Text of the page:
Common Disease Is More Complex Than Implied by the Core Gene Omnigenic Model

Naomi R. Wray*, Cisca Wijmenga, Patrick F. Sullivan, Jian Yang, Peter M. Visscher

*Corresponding author for this work

Research output: Contribution to journalReview articlepeer-review

81 Citations (Scopus)

Abstract

The evidence that most adult-onset common diseases have a polygenic genetic architecture fully consistent with robust biological systems supported by multiple back-up mechanisms is now overwhelming. In this context, we consider the recent "omnigenic'' or "core genes'' model. A key assumption of the model is that there is a relatively small number of core genes relevant to any disease. While intuitively appealing, this model may underestimate the biological complexity of common disease, and therefore, the goal to discover core genes should not guide experimental design. We consider other implications of polygenicity, concluding that a focus on patient stratification is needed to achieve the goals of precision medicine.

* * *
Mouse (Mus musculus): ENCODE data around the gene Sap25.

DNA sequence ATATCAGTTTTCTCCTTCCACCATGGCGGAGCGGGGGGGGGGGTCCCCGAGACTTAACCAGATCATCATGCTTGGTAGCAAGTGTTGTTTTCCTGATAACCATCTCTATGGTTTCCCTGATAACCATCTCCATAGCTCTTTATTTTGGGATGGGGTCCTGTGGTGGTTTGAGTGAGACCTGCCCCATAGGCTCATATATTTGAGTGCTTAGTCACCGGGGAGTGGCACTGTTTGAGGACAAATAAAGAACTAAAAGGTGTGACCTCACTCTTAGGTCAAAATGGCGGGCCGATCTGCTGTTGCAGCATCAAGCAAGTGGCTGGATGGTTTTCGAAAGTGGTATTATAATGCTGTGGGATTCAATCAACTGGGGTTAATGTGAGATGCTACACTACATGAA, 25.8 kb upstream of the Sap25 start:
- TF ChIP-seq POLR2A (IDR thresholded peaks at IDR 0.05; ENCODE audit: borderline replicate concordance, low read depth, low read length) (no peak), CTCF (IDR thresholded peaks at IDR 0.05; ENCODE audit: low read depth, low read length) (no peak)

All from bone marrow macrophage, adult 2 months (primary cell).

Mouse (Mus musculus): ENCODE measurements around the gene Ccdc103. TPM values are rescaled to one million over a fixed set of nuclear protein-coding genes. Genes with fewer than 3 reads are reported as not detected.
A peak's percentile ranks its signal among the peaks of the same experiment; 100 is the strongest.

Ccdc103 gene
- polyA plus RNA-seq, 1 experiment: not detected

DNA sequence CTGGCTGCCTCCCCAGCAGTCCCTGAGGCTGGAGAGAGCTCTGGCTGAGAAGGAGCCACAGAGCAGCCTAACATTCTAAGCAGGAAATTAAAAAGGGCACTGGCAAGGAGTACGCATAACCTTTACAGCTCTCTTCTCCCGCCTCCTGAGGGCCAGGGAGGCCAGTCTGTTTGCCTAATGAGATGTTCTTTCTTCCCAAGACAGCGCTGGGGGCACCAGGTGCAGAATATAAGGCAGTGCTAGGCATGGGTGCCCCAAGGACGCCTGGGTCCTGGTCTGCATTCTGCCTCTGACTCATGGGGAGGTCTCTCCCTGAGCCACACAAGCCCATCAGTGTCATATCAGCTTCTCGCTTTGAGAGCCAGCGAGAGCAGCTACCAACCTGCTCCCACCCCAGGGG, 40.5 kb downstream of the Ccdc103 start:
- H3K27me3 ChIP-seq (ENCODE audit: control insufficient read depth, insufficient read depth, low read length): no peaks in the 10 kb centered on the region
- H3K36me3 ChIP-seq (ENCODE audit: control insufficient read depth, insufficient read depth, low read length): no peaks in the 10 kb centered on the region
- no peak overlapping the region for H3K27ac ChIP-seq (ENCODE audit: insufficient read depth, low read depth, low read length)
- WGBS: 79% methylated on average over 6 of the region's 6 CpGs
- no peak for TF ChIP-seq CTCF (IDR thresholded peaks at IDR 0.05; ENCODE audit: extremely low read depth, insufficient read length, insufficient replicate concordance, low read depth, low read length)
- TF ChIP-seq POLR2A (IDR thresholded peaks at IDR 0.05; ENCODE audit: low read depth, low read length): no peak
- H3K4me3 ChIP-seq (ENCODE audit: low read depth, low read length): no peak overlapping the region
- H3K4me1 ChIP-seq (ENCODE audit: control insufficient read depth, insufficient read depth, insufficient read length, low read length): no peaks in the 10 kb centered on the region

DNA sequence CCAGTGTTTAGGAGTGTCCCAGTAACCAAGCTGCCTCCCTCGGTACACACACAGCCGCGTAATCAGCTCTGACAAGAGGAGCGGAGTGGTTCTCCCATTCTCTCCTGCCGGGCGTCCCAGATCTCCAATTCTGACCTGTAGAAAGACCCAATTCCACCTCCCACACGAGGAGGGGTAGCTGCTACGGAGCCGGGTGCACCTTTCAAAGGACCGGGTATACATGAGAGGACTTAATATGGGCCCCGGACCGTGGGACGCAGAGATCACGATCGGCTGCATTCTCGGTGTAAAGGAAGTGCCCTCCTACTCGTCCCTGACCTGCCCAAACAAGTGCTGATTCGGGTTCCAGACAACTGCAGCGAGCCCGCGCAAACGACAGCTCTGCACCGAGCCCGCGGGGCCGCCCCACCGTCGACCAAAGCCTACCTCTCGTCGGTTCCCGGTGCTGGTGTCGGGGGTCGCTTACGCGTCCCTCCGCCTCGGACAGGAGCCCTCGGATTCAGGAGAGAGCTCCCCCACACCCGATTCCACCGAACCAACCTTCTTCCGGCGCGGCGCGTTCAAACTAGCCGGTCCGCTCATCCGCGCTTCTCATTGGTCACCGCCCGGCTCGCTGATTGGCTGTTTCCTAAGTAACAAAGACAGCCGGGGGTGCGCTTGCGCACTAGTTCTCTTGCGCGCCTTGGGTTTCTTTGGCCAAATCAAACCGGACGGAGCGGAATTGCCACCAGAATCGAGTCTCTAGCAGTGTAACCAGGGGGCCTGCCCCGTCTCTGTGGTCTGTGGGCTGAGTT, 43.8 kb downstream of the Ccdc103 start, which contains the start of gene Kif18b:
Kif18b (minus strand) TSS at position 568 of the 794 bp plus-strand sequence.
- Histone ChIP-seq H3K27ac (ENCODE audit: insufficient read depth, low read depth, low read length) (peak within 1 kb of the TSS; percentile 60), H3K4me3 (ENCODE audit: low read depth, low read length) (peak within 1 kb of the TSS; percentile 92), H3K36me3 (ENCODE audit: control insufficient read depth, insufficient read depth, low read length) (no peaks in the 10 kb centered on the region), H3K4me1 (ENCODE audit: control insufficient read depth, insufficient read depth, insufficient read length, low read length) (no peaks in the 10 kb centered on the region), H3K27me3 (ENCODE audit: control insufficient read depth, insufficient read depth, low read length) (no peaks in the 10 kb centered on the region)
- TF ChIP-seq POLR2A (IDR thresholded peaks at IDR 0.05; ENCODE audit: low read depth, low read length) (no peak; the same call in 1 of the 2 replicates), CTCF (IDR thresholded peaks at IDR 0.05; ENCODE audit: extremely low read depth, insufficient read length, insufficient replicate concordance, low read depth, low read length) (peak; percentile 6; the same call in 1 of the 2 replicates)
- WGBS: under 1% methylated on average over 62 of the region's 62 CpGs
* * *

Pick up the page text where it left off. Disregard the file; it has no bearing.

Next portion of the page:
Original languageEnglish
Pages (from-to)1573-1580
Number of pages8
JournalCell
Volume173
Issue number7
DOIs
Publication statusPublished - 14-Jun-2018

Keywords

  • GENOME-WIDE ASSOCIATION
  • MISSING HERITABILITY
  • HUNTINGTONS-DISEASE
  • LONG-TERM
  • VARIANTS
  • TRAITS
  • SCHIZOPHRENIA
  • ARCHITECTURE
  • RARE
  • DISORDERS

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